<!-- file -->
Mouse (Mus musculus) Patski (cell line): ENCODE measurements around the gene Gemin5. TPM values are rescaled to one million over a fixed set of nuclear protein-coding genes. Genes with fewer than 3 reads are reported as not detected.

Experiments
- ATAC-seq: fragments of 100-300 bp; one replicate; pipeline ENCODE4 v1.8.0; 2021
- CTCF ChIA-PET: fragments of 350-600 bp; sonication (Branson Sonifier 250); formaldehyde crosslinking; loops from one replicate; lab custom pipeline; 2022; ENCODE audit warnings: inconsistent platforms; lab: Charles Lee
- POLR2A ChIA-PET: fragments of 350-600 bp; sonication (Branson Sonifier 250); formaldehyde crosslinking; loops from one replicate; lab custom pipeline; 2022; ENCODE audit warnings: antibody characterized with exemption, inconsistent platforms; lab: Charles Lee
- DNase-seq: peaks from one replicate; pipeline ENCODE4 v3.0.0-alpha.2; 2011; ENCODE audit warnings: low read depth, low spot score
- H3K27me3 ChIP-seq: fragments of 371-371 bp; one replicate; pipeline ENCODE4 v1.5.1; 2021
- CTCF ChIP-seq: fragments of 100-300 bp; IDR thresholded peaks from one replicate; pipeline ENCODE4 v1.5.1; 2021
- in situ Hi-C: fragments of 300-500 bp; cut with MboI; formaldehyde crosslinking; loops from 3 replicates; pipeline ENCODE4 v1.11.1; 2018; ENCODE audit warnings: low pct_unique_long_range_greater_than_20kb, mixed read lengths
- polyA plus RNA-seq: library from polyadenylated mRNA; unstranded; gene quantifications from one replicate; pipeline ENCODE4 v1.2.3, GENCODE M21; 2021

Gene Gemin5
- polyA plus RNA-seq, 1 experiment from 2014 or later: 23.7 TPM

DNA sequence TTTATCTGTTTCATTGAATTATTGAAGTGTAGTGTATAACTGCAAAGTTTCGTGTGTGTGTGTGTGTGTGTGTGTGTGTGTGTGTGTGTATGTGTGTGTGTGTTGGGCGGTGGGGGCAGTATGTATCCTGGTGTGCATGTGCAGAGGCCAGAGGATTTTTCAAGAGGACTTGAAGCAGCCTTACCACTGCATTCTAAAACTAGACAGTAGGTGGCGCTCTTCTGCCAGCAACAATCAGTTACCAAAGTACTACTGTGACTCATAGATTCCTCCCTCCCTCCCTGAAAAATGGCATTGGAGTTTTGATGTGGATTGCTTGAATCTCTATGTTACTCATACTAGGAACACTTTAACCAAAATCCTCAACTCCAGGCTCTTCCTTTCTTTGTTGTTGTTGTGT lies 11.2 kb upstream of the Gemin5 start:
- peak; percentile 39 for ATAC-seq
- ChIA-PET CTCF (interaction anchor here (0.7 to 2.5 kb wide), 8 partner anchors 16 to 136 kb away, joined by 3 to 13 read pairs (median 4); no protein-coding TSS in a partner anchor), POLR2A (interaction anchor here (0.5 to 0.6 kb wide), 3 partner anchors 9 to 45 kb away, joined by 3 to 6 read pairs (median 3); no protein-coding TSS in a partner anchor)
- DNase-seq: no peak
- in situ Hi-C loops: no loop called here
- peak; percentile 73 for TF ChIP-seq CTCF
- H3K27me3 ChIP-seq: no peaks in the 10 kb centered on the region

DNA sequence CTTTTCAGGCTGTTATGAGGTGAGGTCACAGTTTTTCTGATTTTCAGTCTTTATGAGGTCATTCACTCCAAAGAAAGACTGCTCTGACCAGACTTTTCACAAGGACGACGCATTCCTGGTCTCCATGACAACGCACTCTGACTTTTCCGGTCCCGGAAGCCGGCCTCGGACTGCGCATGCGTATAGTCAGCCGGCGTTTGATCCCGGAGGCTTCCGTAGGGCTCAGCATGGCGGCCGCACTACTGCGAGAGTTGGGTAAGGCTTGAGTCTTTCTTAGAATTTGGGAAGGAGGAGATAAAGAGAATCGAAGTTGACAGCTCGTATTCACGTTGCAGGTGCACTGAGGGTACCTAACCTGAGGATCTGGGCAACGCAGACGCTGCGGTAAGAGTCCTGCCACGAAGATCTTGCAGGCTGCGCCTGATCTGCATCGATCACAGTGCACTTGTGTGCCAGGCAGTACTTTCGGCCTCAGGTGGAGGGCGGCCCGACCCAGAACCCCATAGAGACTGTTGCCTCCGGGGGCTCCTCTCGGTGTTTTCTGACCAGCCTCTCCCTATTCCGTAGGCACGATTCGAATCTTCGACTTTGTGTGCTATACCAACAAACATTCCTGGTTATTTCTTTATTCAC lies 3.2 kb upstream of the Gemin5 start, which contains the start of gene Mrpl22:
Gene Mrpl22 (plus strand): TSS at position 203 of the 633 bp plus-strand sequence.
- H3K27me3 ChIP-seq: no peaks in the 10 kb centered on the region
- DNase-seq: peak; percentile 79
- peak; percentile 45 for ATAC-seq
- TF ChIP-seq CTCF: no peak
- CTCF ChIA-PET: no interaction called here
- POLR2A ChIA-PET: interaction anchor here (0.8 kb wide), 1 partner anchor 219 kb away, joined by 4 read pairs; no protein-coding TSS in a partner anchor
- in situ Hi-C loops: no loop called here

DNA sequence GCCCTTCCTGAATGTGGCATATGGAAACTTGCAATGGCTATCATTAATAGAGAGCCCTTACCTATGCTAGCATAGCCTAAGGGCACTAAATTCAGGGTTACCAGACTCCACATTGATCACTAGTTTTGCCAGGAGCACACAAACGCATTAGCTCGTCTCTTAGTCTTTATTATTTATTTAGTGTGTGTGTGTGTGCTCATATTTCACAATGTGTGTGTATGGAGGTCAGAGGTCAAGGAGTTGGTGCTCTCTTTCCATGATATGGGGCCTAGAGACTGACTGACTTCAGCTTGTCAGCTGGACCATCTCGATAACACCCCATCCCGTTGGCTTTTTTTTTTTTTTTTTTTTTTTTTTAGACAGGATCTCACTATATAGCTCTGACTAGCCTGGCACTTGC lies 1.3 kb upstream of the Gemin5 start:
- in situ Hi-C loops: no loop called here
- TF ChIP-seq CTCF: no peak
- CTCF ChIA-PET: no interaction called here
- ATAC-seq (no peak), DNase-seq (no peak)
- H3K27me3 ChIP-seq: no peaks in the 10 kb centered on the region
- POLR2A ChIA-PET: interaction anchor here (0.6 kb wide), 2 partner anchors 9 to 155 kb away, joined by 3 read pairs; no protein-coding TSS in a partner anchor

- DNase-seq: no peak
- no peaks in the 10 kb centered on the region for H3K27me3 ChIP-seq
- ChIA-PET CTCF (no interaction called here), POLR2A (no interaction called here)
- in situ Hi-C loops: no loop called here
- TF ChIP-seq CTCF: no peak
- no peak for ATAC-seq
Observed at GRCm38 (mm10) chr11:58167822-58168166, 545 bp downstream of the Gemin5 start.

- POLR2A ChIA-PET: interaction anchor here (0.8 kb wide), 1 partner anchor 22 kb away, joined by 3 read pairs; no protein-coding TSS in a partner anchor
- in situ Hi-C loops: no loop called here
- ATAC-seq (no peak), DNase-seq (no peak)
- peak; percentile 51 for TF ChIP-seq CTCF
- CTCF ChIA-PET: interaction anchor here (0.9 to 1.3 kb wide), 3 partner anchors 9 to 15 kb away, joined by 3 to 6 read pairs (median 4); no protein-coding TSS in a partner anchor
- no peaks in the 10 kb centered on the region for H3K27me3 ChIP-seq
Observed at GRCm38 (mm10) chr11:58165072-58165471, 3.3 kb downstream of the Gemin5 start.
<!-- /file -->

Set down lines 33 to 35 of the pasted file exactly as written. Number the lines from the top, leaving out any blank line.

- ATAC-seq (no peak), DNase-seq (no peak)
- H3K27me3 ChIP-seq: no peaks in the 10 kb centered on the region
- POLR2A ChIA-PET: interaction anchor here (0.6 kb wide), 2 partner anchors 9 to 155 kb away, joined by 3 read pairs; no protein-coding TSS in a partner anchor